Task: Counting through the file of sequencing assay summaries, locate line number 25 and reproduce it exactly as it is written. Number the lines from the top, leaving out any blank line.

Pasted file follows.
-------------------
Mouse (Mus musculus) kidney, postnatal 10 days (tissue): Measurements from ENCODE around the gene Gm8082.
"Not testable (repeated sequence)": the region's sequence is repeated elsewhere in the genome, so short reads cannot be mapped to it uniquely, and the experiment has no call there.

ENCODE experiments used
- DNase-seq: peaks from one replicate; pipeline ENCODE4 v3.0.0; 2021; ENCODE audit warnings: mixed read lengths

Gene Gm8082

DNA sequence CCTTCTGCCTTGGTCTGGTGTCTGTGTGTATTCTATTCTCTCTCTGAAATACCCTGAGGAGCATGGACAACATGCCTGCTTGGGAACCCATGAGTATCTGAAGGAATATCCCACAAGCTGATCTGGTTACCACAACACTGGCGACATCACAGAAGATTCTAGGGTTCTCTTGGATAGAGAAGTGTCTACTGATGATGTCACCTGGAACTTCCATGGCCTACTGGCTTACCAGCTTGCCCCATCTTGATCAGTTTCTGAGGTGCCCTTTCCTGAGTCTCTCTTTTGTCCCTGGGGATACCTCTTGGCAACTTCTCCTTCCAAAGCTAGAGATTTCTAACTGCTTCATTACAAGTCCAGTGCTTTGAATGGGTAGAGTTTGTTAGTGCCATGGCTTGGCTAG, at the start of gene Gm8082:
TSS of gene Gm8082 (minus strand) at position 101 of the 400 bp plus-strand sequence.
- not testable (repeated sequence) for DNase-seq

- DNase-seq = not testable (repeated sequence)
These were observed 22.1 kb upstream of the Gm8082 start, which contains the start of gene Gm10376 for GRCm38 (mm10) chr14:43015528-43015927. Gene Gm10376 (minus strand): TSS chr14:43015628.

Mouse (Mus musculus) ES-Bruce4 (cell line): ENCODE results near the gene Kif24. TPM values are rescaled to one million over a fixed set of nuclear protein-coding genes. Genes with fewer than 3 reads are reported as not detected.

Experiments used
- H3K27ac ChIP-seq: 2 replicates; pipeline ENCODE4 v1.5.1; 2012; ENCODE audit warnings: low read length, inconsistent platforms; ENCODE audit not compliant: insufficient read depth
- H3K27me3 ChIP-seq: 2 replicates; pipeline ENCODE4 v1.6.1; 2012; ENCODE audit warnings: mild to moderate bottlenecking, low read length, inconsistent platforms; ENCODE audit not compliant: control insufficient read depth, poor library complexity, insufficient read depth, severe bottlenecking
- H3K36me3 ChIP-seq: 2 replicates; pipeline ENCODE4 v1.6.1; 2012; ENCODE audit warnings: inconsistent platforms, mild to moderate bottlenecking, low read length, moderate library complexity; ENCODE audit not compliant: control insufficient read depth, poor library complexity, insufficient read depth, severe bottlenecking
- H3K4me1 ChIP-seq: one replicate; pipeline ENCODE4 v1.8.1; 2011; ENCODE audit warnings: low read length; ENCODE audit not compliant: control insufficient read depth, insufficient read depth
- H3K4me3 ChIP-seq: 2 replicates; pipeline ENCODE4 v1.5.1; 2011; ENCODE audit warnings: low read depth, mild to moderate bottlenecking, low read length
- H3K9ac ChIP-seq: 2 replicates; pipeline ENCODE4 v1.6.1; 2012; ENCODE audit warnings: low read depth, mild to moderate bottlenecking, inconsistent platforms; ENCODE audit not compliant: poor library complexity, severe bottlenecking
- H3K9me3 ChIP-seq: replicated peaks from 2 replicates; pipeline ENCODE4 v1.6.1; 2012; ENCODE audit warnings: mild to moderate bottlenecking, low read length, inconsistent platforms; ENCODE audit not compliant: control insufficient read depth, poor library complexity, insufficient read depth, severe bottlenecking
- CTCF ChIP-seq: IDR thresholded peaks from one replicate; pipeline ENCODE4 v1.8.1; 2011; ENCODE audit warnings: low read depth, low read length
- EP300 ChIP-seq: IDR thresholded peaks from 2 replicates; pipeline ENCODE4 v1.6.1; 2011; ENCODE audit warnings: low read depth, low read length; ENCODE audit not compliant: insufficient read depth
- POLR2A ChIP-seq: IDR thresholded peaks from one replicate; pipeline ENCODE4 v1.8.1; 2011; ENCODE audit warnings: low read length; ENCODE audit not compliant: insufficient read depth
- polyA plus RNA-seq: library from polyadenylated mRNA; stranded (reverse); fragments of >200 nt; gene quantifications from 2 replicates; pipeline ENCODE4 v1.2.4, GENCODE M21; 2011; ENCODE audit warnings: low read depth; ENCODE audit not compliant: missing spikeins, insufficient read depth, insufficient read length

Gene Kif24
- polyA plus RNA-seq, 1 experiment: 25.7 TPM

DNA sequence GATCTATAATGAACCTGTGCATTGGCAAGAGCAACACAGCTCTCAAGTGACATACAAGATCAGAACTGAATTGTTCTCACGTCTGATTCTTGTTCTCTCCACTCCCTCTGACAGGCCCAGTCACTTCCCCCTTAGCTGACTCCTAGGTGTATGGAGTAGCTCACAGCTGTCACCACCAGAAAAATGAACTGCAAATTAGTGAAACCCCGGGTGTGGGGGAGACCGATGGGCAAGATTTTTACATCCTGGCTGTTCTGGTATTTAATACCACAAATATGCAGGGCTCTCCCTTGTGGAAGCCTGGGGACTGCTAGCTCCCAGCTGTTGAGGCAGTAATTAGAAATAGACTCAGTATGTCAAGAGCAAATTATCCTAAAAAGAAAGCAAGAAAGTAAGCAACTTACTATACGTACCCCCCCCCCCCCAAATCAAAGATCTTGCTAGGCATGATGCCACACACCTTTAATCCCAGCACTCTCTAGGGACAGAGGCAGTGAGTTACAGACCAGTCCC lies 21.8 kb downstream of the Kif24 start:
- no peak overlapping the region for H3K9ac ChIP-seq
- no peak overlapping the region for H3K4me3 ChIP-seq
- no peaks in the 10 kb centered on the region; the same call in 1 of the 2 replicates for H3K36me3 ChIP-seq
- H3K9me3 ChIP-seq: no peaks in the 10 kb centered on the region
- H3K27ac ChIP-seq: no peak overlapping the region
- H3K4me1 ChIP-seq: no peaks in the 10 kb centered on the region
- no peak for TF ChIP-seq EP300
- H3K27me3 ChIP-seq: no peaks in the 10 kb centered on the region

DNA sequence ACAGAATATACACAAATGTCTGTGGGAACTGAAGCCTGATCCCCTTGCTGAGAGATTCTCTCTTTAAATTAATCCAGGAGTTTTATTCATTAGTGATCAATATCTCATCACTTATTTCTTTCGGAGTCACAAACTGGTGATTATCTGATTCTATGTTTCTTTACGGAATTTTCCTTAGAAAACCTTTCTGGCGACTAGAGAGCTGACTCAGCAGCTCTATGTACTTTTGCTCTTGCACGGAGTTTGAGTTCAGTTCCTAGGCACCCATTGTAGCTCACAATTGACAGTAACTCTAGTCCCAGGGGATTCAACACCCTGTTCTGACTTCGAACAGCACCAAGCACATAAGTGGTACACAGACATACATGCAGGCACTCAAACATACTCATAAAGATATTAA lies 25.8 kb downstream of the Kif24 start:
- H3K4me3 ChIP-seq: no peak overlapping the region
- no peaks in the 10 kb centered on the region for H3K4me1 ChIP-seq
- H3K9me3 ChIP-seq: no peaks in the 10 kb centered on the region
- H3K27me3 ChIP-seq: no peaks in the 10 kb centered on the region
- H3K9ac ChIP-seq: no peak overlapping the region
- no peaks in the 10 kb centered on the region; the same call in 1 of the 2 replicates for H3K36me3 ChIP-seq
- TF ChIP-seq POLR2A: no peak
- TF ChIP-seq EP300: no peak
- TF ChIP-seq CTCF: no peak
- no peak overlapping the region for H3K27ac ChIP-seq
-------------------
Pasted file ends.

- polyA plus RNA-seq, 1 experiment: 25.7 TPM